Kennesaw State University is facing a new lawsuit from a former cheerleader who said that she was punished for protesting the National Anthem amid the ongoing debate over NFL players kneeling on the field.
Tommia Dean, a sophomore, alleged that officials conspired to keep her and other cheerleaders off the field after they knelt during the anthem last September. She is now suing university and state officials with claims of civil rights violations, The Sentinel, Kennesaw State University’s newspaper, reported. Officials named in the claim are Rep. Earl Ehrhart (R-Powder Springs,) Cobb County Sheriff Neil Warren, former KSU President Sam Olens and Senior Associate Athletic Directors Matt Griffin and Scott Whitlock.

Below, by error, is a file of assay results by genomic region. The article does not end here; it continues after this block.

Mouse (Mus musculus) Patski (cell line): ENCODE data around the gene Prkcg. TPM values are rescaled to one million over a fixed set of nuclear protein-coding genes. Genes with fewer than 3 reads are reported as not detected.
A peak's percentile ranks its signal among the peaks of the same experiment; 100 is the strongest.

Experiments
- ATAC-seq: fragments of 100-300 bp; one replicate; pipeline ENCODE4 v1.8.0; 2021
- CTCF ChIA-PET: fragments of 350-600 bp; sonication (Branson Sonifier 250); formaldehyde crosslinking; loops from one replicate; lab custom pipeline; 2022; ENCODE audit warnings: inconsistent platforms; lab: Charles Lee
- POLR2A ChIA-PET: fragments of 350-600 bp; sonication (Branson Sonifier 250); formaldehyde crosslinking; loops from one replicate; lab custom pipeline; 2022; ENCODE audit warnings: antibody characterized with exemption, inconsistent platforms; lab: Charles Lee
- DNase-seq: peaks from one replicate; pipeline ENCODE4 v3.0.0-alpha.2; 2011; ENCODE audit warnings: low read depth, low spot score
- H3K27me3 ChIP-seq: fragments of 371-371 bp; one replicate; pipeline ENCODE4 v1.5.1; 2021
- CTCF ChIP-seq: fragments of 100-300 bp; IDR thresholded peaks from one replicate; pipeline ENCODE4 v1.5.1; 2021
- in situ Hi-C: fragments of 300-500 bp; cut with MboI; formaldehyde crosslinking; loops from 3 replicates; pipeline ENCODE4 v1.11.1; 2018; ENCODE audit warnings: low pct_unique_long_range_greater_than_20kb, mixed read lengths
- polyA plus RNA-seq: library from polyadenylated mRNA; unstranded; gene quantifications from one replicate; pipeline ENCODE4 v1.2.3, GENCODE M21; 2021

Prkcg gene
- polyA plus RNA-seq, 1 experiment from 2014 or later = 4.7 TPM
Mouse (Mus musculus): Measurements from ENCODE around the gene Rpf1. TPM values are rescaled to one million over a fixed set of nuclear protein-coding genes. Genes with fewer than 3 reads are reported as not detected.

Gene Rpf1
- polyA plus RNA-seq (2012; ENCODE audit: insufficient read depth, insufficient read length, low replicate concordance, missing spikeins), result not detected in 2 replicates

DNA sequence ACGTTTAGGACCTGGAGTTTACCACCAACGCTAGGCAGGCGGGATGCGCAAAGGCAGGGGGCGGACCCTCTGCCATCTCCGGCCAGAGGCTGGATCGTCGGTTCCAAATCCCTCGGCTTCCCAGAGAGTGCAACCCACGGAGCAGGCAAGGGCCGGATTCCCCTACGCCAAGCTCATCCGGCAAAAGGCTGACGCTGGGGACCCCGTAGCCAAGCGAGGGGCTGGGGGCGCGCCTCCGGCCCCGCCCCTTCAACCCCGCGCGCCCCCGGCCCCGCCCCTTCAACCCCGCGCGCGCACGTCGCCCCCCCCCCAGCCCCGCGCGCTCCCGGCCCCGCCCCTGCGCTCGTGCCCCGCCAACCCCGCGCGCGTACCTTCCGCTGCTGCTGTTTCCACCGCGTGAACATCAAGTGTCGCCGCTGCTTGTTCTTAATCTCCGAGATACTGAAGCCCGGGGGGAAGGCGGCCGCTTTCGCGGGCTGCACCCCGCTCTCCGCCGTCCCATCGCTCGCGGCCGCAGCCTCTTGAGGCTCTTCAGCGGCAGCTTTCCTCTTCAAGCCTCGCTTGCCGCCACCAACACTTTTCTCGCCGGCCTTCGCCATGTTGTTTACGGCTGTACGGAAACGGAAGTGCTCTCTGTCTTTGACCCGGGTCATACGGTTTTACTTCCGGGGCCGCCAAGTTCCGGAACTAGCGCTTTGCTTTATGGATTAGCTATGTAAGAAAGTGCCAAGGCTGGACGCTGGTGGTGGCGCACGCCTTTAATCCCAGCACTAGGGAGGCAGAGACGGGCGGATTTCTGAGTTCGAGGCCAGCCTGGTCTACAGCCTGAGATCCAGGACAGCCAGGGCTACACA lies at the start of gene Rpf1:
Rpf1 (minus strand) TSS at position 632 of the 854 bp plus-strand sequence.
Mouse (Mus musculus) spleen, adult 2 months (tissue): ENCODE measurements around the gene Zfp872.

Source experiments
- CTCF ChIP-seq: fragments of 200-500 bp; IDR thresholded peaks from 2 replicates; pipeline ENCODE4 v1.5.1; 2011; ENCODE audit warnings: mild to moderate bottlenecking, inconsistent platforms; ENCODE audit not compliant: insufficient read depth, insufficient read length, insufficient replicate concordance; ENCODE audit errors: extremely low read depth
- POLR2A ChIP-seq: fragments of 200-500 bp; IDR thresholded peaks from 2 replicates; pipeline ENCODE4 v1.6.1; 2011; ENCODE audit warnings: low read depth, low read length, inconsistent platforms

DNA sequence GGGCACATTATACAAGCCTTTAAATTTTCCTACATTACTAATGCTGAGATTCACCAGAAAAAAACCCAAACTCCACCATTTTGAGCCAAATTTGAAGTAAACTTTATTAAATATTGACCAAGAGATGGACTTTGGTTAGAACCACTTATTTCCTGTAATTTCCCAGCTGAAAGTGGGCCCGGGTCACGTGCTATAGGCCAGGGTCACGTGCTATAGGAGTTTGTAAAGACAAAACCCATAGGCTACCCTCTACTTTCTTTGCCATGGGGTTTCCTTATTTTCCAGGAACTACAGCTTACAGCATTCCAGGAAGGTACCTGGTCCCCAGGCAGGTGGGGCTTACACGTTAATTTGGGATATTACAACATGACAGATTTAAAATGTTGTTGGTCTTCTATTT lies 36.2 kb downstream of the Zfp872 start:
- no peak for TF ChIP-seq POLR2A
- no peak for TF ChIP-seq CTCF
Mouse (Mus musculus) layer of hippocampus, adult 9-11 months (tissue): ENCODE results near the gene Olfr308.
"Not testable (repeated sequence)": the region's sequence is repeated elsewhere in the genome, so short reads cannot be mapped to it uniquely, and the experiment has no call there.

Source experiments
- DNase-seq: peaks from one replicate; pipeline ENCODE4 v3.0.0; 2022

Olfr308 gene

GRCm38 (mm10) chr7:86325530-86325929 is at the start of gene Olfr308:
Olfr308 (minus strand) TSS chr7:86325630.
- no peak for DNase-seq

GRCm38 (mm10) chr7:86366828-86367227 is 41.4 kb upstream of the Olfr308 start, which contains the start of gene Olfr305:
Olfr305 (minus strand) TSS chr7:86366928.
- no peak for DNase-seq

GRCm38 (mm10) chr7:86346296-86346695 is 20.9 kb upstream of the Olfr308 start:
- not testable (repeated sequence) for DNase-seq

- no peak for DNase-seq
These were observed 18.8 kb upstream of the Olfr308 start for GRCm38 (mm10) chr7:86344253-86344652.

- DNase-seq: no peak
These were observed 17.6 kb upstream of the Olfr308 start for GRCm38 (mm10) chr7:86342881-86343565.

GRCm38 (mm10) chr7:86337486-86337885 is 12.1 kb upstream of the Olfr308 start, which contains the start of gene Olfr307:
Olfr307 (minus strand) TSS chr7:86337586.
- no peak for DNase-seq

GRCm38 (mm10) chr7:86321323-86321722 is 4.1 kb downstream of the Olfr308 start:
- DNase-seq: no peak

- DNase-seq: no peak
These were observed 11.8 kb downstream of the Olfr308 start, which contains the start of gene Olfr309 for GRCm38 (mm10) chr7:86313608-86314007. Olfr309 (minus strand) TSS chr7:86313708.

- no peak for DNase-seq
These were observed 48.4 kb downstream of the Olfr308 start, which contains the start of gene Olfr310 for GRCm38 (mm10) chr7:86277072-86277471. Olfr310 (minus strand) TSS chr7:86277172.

Olens allegedly pressured other officials to keep the cheerleaders off the field before they were allowed to perform again, the lawsuit said.
The charges don’t stop there: Ehrhart and Warren “engaged in the conspiracy against Plaintiff [Dean] because of her race and because she was protesting police brutality against African Americans,” the complaint also said.
The experience has been a painful one for Dean, according to the filing. The student has suffered from migraine headaches and emotional distress. She filed the complaint seeking monetary damages over “the violation of her constitutional rights.”
Dean’s lawsuit comes as talks between the NFL and the Players Union continue to resolve the league’s proposed anthem rule. The league is reportedly expected not to have an anthem rule in place this football season as players from the Miami Dolphins and other teams continue to protest during games.